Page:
Unique Study to Begin Examination of Whether Treating Periodontal Disease Cuts Heart Disease

Over the past five or so years, mounting scientific evidence has suggested that a significant link exists between heart and gum disease, but doctors and dentists cant say whether treating the latter will benefit heart patients.

Now a unique new study is starting at five major U.S. universities to begin answering that question.

Faculty members at the University of North Carolina at Chapel Hill and the State University of New York at Buffalo are leading the new study because they pioneered investigations into the effects of gum disease -- also called periodontal disease -- on overall health.

The National Institute of Dental and Craniofacial Research will support the three-year effort with a $7.2 million grant, of which UNC will receive $3.2 million.

Possible associations between periodontal disease and a higher risk of cardiovascular disease and stroke are moderate in nature, and we really dont understand them very well at this point, said Dr. James D. Beck, Kenan professor of dental ecology at the UNC School of Dentistry. These studies have raised a lot of interest among researchers, dental practitioners and the public, but many questions remain because several other studies have not found an association.

Continue Reading Below ↓↓

What were starting now is a pilot study to determine whether we can do a much larger comprehensive, randomized clinical trial looking at whether treating periodontal disease will reduce peoples risk for heart attacks.

UNC will have several special roles in the study, said Beck, who also co-directs UNCs Center for Inflammatory Disorders and Center for Oral and Systemic Diseases and is co-principal investigator for the new study.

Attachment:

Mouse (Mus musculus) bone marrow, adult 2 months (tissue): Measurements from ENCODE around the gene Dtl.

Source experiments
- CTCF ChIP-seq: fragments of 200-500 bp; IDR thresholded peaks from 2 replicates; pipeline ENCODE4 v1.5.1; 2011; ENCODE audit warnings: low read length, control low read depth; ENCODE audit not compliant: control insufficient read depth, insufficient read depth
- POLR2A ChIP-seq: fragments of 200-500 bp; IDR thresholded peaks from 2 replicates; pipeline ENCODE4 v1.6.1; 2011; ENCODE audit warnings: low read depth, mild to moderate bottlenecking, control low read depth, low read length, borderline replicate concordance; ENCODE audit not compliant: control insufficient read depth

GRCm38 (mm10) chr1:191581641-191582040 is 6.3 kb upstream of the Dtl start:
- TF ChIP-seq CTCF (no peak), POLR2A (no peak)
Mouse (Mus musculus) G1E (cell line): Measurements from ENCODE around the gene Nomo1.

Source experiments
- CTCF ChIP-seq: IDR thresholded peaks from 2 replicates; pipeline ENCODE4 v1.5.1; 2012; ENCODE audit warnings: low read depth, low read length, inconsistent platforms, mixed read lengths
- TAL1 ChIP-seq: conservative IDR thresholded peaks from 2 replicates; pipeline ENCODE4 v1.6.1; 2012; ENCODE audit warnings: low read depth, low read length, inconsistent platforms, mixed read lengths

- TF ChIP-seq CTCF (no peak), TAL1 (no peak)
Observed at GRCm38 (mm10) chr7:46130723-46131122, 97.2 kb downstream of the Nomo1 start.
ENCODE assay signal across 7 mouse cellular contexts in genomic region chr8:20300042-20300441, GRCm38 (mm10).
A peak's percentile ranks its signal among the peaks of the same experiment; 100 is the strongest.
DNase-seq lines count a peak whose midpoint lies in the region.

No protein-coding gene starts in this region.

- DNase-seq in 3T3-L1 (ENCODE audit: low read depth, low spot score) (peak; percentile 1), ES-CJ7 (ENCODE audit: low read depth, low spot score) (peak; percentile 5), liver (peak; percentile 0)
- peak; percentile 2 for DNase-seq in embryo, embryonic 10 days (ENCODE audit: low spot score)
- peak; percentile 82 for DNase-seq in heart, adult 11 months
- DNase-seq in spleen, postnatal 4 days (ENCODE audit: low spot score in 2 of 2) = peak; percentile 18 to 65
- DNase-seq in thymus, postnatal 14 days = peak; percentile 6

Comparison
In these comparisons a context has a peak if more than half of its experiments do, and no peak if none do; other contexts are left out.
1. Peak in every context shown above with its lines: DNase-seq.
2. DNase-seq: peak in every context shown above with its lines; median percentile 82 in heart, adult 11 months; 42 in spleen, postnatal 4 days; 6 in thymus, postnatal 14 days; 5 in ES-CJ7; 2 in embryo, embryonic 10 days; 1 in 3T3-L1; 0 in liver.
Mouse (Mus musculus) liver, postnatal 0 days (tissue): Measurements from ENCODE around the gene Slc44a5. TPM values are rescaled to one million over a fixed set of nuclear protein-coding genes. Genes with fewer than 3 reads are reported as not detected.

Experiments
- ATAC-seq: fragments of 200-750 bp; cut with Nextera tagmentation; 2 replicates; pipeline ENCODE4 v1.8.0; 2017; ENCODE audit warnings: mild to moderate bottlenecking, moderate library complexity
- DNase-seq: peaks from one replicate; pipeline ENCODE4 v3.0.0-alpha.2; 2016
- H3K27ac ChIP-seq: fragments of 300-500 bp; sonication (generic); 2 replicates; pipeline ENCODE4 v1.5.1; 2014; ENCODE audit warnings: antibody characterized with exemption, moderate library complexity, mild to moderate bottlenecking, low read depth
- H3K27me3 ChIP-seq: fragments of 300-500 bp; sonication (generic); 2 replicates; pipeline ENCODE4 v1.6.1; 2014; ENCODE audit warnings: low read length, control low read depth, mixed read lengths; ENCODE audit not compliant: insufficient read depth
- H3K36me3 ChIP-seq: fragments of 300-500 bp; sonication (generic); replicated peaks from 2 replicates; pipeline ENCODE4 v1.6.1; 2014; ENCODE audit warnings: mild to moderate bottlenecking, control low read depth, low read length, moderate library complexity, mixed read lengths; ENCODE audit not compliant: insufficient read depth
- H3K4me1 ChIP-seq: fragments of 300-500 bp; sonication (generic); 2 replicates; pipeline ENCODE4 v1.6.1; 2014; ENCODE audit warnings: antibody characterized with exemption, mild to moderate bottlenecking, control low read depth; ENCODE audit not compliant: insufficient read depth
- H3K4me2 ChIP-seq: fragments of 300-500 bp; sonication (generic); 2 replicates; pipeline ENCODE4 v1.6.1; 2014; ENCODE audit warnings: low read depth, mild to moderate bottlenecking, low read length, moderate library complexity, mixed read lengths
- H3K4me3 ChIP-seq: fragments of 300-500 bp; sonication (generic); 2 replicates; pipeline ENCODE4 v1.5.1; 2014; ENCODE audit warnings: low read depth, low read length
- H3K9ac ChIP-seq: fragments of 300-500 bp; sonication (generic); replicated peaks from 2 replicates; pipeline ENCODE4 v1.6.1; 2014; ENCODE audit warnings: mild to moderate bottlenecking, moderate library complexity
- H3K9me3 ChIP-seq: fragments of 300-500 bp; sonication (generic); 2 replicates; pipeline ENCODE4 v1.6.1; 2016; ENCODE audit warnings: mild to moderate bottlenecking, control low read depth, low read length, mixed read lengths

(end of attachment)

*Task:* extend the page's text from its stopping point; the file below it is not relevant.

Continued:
Well be one of the field centers that sees and treats patients, and well also have a laboratory that will look at biological markers related to inflammation in the body, he said. The School of Public Healths Collaborative Studies Coordinating Center, under Dr. Lloyd E. Chambless, also will serve as the coordinating center for the entire study.

Central to the work will be learning how heart patients who had their periodontal disease treated aggressively compared with heart patients who had not, Beck said. About 900 patients, all of whom have had a heart attack or are at high risk of one, will participate.

Other cooperating institutions will be Boston University, KaiserPermanente/Oregon Health Science University and the University of Maryland. Dentists, cardiologists, epidemiologists, biostatisticians, dental hygienists and nurses will be involved. Others working on the research at UNC include Drs. Steven Offenbacher of the School of Dentistry, Timothy Nichols of the School of Medicine and David Couper of the School of Public Health.

At the end of all this work, we should have an answer for dentists in private practice who say, What should we tell our patients who ask us if they should have periodontal disease treated to reduce their heart disease? Beck said. No one in dentistry has ever attempted a study like this one before.

In related work, Beck and his UNC colleagues are studying whether gum disease and inflammation contribute to babies being born prematurely and weighing less than they should.

Source: University of North Carolina